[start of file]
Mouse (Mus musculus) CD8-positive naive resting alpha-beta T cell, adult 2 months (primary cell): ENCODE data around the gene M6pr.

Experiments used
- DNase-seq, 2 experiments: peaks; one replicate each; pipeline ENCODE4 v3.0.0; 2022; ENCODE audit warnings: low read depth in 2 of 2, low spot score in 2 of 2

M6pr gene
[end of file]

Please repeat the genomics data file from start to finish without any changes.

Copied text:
Mouse (Mus musculus) CD8-positive naive resting alpha-beta T cell, adult 2 months (primary cell): ENCODE data around the gene M6pr.

Experiments used
- DNase-seq, 2 experiments: peaks; one replicate each; pipeline ENCODE4 v3.0.0; 2022; ENCODE audit warnings: low read depth in 2 of 2, low spot score in 2 of 2

M6pr gene